Dallas-based nurse Kaci Hickox began working with MSF in 2007. Last March, she was sent to Nigeria to be the Doctors Without Border/Médecins Sans Frontières (MSF) emergency medical team leader following outbreaks of measles and meningitis. Two months later, however, she found herself in the middle of the organization’s first-ever response to lead poisoning and an international effort to assist the Nigerian authorities that came to include the World Health Organization and the U.S. Centers for Disease Control.
I arrived in Nigeria at the height of the measles epidemic, at a time when our teams were seeing 2,000 new cases in children every week. MSF was working in four states in the north—Zamfara, Kebbie, Sokoto, and Niger—and it was my job to oversee case management and surveillance.
Case management means, basically, treating patients. I had to make sure the staff running our mobile and fixed clinics understood the medical protocols and had the right drugs, as well as the right assessment techniques to determine when children needed inpatient care.
Surveillance means sending teams to remote villages to look for and treat new cases. It was primarily measles that we were finding because the outbreak was so massive, though we did treat more than 1,000 people for meningitis.
The teams were covering pretty large areas, often driving for three or four hours a day and then spending a few hours in clinics and hospitals treating infected children. They traveled by land cruiser or jeep. This area is primarily desert. In Niger state, though, there were lakes and rivers, so our team was going out on boats to reach villages where they found and treated thousands of children
We had 8 to 10 mobile teams in each state—a doctor and a nurse who would travel from village to village, clinic to clinic. If they needed to set up longer-term treatment centers, or for any complicated cases or problems, the state medical coordinators would contact me.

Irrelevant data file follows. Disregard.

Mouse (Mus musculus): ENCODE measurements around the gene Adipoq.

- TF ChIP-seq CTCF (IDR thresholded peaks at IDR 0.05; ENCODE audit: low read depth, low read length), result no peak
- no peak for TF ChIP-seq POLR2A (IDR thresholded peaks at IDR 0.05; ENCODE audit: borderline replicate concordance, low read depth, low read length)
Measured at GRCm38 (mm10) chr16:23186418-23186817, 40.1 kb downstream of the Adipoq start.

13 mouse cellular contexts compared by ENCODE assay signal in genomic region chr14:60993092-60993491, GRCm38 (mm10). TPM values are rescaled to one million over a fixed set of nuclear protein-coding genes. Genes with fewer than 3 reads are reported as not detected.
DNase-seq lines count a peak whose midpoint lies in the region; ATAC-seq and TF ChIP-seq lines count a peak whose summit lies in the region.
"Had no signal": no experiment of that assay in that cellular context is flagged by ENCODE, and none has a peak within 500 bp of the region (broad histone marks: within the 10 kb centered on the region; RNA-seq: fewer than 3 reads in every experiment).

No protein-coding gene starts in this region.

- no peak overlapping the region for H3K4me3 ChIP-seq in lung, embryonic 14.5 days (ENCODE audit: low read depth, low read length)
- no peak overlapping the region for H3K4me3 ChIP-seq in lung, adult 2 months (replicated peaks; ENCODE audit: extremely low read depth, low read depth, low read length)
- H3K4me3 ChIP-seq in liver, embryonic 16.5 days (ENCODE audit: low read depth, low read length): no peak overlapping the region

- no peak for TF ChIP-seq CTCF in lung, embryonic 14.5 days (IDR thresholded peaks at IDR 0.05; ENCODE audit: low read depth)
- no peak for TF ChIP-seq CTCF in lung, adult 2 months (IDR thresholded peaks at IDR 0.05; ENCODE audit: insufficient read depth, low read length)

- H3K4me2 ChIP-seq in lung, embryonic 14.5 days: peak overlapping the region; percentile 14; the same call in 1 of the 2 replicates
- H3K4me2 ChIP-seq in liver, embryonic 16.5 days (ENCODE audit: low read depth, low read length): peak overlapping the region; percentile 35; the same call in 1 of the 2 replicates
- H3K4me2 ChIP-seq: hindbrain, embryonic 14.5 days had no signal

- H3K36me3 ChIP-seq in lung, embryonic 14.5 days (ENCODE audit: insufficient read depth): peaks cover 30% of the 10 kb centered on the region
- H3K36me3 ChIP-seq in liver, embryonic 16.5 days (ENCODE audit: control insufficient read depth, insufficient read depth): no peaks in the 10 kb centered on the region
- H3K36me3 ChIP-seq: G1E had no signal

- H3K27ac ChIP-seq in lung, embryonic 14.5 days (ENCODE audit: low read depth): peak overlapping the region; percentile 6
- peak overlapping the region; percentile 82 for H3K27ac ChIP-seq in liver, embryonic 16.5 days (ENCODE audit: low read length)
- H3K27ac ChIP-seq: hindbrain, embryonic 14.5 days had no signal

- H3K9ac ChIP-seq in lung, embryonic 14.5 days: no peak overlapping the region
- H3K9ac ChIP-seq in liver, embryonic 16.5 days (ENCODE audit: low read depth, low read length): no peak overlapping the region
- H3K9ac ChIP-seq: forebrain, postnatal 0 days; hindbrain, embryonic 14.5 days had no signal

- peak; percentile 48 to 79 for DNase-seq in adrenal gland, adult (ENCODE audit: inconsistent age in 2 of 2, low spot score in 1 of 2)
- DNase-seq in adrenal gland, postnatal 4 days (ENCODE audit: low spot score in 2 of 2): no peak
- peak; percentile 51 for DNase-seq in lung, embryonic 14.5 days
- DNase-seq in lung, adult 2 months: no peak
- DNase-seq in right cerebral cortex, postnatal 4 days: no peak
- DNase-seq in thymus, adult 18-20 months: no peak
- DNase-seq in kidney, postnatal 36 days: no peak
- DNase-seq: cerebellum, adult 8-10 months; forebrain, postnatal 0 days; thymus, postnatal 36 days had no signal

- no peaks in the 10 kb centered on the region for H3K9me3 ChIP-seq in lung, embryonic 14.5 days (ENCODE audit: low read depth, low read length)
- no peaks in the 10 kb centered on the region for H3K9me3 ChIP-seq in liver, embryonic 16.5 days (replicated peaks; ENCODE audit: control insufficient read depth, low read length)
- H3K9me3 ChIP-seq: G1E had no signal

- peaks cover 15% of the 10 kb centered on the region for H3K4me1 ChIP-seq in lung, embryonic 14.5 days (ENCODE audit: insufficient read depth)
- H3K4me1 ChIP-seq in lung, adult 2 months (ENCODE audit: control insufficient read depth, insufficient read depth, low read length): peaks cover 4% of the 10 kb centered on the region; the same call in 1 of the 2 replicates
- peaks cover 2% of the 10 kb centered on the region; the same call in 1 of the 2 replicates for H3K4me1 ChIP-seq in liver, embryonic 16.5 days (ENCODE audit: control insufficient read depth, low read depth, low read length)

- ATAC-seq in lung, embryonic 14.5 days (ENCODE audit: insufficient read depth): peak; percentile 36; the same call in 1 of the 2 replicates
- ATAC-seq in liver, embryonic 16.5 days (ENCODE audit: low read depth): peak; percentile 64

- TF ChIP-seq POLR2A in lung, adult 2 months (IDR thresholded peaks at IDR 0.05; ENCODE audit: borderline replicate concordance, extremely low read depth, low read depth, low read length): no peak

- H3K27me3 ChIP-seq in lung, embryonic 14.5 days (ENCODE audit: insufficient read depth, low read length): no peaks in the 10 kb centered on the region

One day I received a call from one of my nurses, Anja, who was in charge of surveillance in Zamfara. One of her team members had heard a very unsettling rumor: in a village nearby, a place with only 2,000 people, more than 40 children had died in the past three months. “We’re going tomorrow,” she said.
From Gusau, Zamfara’s capital, it took three hours to reach the village of Yargalma. At the small concrete building that served as the local health dispensary, they found six children suffering from high fevers and seizures under the care of two overwhelmed community health workers.
In a village nearby, a place with only 2,000 people, more than 40 children had died in the past three months.
When we see a child with these symptoms, we first think of infection. Malaria is always present in this part of the world. There is a type of malaria that causes swelling in the brain and seizures. Meningitis also affects the brain and can cause fevers and seizures.
The toll the sickness had already taken was made clear when the team visited the local cemetery. “I was standing in front of 39 fresh child graves,” Anja told me.
I immediately notified my supervisor, Hamza, the emergency coordinator for Nigeria, who notified our team in Amsterdam. We checked in with our logistical base in Zamfara to figure out how many drugs we had in stock and what we would need to get a 24-hour clinic running right away.
The MSF emergency team carried out its planned measles vaccination campaign that week, but I went to Yargalma with Frank Peters, a logistician from Colorado, and several nurses and doctors. We took a small supply of malaria medicines, IV catheters and fluids, anti-fever medicines, and some anti-seizure medicines.
In Yargalma, we started treating the children in the village dispensary. The building had no electricity, no running water, no advanced medical equipment, but we managed to transform it into a kind of intensive care unit.
For the first few days, the children were on the floor. Then people from the village brought mats for us to use as makeshift beds. We used candles and oil-burning lamps for light. I focused on medical care while Frank hired a cleaner, disinfected the facility, found more mats, and made sure we had clean water, a hand washing facility, and food.